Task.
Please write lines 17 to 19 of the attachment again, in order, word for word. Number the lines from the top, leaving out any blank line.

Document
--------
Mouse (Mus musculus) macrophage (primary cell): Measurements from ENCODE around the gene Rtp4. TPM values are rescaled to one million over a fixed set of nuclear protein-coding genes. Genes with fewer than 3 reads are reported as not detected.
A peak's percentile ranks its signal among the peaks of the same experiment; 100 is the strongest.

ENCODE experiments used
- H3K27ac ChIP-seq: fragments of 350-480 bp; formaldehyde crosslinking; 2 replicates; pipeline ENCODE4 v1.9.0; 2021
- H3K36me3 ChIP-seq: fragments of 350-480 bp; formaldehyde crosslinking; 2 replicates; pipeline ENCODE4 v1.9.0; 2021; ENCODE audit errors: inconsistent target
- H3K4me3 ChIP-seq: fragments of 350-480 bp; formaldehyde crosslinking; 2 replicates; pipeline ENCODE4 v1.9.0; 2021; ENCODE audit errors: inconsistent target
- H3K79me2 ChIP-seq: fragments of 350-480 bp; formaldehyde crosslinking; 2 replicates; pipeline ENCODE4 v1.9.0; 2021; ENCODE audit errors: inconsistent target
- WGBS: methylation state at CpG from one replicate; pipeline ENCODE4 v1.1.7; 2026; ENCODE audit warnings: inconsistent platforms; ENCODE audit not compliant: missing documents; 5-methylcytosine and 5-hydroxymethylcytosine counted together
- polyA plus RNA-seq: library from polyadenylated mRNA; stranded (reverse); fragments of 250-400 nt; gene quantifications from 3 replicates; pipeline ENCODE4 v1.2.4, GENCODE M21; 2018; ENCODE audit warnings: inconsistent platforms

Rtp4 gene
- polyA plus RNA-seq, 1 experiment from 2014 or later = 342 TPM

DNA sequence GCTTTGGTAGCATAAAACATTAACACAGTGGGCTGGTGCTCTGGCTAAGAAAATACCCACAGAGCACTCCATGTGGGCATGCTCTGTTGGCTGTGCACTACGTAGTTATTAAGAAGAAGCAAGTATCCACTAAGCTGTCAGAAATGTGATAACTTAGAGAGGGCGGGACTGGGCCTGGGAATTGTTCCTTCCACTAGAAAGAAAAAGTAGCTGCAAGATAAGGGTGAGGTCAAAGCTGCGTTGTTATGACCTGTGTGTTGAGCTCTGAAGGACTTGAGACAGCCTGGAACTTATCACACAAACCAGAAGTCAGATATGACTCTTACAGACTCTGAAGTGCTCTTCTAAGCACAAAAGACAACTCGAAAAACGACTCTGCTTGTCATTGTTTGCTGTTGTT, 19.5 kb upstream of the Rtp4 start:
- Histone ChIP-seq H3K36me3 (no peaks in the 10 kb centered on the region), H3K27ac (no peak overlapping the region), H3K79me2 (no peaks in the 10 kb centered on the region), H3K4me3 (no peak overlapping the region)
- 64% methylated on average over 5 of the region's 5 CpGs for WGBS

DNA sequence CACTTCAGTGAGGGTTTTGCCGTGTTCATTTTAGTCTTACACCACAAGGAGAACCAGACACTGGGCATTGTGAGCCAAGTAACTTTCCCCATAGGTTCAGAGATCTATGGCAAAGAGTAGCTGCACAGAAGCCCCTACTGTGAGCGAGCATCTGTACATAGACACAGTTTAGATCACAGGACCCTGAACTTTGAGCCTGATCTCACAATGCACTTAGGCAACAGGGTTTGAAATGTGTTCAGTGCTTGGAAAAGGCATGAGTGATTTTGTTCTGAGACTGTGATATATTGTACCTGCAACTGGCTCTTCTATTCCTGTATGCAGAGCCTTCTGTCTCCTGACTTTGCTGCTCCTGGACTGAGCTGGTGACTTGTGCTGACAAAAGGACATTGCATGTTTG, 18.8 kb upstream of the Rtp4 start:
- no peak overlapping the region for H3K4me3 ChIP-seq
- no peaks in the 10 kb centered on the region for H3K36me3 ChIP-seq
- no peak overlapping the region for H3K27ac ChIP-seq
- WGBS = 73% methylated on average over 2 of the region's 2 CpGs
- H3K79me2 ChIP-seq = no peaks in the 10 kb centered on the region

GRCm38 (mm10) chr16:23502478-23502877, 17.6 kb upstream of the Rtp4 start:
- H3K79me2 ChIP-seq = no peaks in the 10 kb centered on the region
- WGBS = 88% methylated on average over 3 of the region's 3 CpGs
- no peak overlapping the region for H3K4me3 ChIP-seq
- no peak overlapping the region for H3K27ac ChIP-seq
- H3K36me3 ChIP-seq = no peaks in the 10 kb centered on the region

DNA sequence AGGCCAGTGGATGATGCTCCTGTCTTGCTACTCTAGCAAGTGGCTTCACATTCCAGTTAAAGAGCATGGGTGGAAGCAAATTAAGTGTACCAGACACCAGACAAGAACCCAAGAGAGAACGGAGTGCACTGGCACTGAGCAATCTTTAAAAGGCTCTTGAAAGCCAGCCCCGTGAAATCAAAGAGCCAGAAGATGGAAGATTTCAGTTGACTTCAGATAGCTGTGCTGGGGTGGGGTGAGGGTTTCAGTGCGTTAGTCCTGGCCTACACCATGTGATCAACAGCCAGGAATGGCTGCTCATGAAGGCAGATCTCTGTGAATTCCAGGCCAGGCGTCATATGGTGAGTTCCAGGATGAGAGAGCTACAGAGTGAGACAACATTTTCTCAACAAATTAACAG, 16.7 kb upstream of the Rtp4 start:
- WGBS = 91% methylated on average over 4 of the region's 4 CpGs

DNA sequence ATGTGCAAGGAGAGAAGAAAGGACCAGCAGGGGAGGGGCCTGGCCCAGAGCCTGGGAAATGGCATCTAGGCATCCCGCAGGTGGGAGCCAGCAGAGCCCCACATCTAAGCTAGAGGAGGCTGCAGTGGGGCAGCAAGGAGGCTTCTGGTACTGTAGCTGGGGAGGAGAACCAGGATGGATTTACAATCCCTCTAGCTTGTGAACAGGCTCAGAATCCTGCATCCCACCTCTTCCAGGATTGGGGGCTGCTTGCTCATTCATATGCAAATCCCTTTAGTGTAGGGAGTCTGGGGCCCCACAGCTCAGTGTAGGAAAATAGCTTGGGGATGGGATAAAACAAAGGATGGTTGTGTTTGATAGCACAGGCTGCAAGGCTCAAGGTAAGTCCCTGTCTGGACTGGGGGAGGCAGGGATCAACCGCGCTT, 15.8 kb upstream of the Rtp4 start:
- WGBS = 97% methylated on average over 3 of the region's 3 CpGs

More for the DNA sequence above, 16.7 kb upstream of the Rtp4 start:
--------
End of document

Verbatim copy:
- no peaks in the 10 kb centered on the region for H3K36me3 ChIP-seq
- no peak overlapping the region for H3K27ac ChIP-seq
- WGBS = 73% methylated on average over 2 of the region's 2 CpGs